Final Thoughts on UBC’s BCS Program

If you stumbled onto this page looking for information about UBC’s BCS program I recommend starting at my first post here.

One and a half years have passed since I last wrote an update on the BCS program. Two and a half years since starting the program. With graduation imminent I figured it was time to give my final update on what I have been doing and my thoughts on the overall quality of the program.

Since my last update, I did 3 four-month internships. I mostly did backend web-development in NodeJS, Rails, and Python. A lot of the work I ended up doing straddled the line between development and dev-ops, with significant portions of each internship focusing on performance, scalability, and infrastructure improvements.

These internships offered me excellent opportunities to work on important projects, with both real business impacts and lots of interesting technical challenges. Many of my colleagues had other internships that were every bit as good. Internships are really one of the strongest parts of the program and I highly recommend focusing significant effort on preparing for them (personal projects and interview prep).

School alone would not have prepared me for this work. If you want to have the chance to really dive in to interesting projects on your internships you need to prepare yourself outside of school.

After a year of having proper weekends and remembering what it was like to get paid rather than give all my money to UBC, I was back at school for my final two terms. First term I loaded myself up with courses. Five 300 level CS courses and a technical writing class which is a BCS requirement (a completely stupid one…). All of this while preparing for technical interviews and beginning to apply for jobs. The whole term was exhausting and stressful. For most of the term I don’t think I had a single day off with most weekends spend working on assignments.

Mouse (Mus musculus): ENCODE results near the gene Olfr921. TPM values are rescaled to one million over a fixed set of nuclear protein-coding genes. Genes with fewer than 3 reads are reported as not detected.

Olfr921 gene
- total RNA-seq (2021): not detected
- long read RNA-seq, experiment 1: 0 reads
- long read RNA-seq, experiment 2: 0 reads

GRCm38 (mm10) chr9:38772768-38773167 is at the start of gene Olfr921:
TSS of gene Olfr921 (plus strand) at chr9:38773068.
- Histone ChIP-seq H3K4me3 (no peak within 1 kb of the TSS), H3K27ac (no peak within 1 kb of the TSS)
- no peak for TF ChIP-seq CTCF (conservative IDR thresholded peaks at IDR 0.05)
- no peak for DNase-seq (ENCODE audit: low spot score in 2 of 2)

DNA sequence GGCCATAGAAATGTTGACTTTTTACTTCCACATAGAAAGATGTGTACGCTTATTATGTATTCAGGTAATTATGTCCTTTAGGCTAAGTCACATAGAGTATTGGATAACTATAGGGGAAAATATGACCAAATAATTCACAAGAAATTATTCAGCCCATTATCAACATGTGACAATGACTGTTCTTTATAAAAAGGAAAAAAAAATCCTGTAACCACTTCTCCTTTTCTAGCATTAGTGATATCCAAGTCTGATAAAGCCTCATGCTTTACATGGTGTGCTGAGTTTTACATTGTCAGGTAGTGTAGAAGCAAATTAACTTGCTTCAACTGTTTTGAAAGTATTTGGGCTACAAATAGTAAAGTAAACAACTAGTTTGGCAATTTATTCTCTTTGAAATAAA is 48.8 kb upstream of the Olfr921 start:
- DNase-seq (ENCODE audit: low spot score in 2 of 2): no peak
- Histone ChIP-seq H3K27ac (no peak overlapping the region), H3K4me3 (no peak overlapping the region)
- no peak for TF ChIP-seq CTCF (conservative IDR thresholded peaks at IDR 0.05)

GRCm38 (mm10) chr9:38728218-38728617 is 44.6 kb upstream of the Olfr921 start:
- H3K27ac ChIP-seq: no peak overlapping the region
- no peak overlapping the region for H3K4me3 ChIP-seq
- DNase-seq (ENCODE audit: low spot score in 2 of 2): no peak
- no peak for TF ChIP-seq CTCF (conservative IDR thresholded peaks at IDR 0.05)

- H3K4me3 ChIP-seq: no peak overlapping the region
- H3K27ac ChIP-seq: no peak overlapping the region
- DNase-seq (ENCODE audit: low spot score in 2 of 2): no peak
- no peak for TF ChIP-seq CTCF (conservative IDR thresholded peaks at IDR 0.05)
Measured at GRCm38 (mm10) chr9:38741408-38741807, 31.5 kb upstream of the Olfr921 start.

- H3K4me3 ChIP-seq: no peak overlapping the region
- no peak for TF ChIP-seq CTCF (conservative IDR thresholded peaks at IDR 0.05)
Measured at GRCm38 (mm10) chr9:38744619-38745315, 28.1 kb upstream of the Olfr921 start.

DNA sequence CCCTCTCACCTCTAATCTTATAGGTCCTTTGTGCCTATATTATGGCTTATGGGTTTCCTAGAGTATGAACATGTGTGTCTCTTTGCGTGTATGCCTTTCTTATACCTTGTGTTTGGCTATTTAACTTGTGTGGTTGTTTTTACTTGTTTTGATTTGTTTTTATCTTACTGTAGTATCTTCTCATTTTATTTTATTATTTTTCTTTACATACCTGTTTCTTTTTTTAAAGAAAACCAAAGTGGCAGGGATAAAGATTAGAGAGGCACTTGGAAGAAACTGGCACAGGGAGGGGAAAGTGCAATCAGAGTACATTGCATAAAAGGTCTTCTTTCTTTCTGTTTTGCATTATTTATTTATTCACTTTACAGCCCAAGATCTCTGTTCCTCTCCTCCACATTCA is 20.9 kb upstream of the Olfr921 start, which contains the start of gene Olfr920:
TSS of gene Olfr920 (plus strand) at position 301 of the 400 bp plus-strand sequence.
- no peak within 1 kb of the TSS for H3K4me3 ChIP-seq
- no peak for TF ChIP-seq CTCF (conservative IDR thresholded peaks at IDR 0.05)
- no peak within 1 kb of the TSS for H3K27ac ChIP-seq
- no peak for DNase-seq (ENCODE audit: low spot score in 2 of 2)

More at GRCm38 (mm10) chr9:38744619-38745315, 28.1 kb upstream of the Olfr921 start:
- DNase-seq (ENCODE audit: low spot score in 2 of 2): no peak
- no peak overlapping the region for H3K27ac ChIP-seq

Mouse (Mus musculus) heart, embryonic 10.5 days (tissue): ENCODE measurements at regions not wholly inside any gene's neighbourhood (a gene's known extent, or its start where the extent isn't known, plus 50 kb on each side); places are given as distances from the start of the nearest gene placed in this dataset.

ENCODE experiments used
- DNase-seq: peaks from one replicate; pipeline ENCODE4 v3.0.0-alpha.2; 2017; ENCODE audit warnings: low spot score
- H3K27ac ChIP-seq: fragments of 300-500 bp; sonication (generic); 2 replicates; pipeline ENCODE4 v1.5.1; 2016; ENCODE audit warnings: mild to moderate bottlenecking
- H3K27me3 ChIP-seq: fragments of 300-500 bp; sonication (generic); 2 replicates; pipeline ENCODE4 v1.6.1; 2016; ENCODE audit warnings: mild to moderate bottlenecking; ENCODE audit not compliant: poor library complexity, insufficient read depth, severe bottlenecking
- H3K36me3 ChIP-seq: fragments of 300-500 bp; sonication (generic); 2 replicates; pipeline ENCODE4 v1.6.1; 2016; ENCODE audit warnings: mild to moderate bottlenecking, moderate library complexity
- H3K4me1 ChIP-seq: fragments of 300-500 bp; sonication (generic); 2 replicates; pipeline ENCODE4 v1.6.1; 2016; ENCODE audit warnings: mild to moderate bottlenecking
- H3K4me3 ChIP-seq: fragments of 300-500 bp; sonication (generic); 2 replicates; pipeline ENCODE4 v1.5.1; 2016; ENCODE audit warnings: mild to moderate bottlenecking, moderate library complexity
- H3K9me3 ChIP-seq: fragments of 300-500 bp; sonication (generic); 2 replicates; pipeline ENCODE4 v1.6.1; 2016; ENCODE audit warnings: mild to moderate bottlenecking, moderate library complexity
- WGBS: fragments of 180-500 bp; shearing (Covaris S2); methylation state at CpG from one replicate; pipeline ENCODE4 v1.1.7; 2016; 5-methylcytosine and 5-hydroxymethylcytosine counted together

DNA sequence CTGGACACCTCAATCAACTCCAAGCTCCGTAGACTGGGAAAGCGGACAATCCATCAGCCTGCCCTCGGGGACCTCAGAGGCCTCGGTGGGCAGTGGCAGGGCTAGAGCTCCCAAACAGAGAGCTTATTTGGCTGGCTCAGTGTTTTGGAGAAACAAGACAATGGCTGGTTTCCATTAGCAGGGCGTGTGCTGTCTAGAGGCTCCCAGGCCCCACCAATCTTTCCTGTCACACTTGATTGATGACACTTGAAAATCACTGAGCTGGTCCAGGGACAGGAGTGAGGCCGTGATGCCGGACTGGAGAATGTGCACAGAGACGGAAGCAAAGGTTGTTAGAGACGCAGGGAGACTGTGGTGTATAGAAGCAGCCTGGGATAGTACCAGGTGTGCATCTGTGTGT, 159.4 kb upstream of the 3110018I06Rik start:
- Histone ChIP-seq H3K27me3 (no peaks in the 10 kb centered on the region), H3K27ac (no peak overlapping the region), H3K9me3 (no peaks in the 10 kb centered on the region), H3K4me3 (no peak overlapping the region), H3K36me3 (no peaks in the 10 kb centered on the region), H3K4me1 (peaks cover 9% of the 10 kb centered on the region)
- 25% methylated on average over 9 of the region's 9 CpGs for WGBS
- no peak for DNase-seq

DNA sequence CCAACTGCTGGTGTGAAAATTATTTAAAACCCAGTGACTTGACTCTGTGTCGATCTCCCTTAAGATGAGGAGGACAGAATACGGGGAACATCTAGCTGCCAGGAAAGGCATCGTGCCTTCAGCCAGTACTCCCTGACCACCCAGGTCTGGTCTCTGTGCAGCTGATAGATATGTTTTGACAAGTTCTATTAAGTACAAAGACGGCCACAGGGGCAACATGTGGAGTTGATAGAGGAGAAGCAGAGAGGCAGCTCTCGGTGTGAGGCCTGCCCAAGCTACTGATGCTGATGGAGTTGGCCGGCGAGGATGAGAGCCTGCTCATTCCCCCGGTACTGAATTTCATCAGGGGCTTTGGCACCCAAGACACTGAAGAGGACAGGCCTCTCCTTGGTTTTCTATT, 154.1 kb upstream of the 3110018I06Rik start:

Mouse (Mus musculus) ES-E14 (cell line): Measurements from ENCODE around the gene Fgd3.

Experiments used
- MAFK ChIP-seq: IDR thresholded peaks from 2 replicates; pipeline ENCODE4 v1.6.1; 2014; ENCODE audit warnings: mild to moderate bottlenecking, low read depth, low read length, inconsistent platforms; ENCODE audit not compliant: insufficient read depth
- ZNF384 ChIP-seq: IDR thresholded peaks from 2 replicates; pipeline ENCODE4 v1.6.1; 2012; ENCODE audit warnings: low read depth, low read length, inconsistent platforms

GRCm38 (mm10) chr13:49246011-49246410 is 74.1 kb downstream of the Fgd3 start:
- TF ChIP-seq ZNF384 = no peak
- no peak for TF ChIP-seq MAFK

Second term started just as bad. While I only had 4 classes, I was determined to get a job lined up as fast as possible so I spent a lot of the first few weeks interviewing/prepping. It paid off because I now have an exciting job lined up for when I graduate. However, even with the pressure of finding a job gone, 4 upper year courses continued to have me working most weekends.

Final thoughts on the program:

If you want to finish the BCS program in the “standard” 5 terms the last few terms will be very intensive. If you can get most of your bridging modules done in the first 2 terms while you have fewer intense CS courses things won’t be quite as bad. If your last 2 terms are full schedules of mostly 300 and 400 level CS or other tough disciplines expect 7 day weeks to be the standard.

You can get an internship/full-time position at most of the “top” big employers (Google, Facebook, Microsoft etc.) with this degree. However, the courses you take won’t prepare you for the interviews. You need to put ~10 hours a week into preparing for programming interviews for at least a few months ahead of these interviews. If you are aiming to get a “top” internship for your second summer you should begin preparing a full year before. Hiring starts around 8 months before the internships begin.